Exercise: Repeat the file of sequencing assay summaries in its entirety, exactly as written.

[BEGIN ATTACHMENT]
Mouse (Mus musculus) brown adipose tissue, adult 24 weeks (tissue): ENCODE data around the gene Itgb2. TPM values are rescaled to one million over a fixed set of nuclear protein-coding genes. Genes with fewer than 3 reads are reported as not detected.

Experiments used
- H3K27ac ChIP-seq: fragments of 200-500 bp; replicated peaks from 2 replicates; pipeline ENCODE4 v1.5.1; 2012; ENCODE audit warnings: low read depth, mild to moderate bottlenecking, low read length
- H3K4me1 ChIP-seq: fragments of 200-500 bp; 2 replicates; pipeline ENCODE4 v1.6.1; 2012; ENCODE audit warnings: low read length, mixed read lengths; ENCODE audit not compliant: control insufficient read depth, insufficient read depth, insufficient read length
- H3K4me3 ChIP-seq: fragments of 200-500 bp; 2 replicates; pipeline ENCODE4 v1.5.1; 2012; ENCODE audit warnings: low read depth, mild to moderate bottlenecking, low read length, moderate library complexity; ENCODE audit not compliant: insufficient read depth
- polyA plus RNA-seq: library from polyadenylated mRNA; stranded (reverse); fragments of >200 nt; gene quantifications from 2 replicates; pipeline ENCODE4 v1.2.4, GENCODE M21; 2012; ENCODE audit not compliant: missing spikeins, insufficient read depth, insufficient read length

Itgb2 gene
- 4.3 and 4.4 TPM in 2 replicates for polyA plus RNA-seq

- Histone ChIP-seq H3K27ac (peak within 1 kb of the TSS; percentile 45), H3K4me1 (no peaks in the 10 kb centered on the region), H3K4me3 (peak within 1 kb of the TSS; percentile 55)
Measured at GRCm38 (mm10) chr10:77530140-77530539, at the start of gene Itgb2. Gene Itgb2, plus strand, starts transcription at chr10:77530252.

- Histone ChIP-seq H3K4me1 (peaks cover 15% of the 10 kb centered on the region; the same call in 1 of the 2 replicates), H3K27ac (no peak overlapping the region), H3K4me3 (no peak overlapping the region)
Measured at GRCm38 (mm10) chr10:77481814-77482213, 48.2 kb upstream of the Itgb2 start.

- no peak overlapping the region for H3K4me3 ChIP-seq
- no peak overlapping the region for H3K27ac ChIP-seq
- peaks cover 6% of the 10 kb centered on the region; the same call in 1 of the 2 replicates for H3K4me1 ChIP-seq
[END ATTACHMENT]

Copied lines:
Mouse (Mus musculus) brown adipose tissue, adult 24 weeks (tissue): ENCODE data around the gene Itgb2. TPM values are rescaled to one million over a fixed set of nuclear protein-coding genes. Genes with fewer than 3 reads are reported as not detected.

Experiments used
- H3K27ac ChIP-seq: fragments of 200-500 bp; replicated peaks from 2 replicates; pipeline ENCODE4 v1.5.1; 2012; ENCODE audit warnings: low read depth, mild to moderate bottlenecking, low read length
- H3K4me1 ChIP-seq: fragments of 200-500 bp; 2 replicates; pipeline ENCODE4 v1.6.1; 2012; ENCODE audit warnings: low read length, mixed read lengths; ENCODE audit not compliant: control insufficient read depth, insufficient read depth, insufficient read length
- H3K4me3 ChIP-seq: fragments of 200-500 bp; 2 replicates; pipeline ENCODE4 v1.5.1; 2012; ENCODE audit warnings: low read depth, mild to moderate bottlenecking, low read length, moderate library complexity; ENCODE audit not compliant: insufficient read depth
- polyA plus RNA-seq: library from polyadenylated mRNA; stranded (reverse); fragments of >200 nt; gene quantifications from 2 replicates; pipeline ENCODE4 v1.2.4, GENCODE M21; 2012; ENCODE audit not compliant: missing spikeins, insufficient read depth, insufficient read length

Itgb2 gene
- 4.3 and 4.4 TPM in 2 replicates for polyA plus RNA-seq

- Histone ChIP-seq H3K27ac (peak within 1 kb of the TSS; percentile 45), H3K4me1 (no peaks in the 10 kb centered on the region), H3K4me3 (peak within 1 kb of the TSS; percentile 55)
Measured at GRCm38 (mm10) chr10:77530140-77530539, at the start of gene Itgb2. Gene Itgb2, plus strand, starts transcription at chr10:77530252.

- Histone ChIP-seq H3K4me1 (peaks cover 15% of the 10 kb centered on the region; the same call in 1 of the 2 replicates), H3K27ac (no peak overlapping the region), H3K4me3 (no peak overlapping the region)
Measured at GRCm38 (mm10) chr10:77481814-77482213, 48.2 kb upstream of the Itgb2 start.

- no peak overlapping the region for H3K4me3 ChIP-seq
- no peak overlapping the region for H3K27ac ChIP-seq
- peaks cover 6% of the 10 kb centered on the region; the same call in 1 of the 2 replicates for H3K4me1 ChIP-seq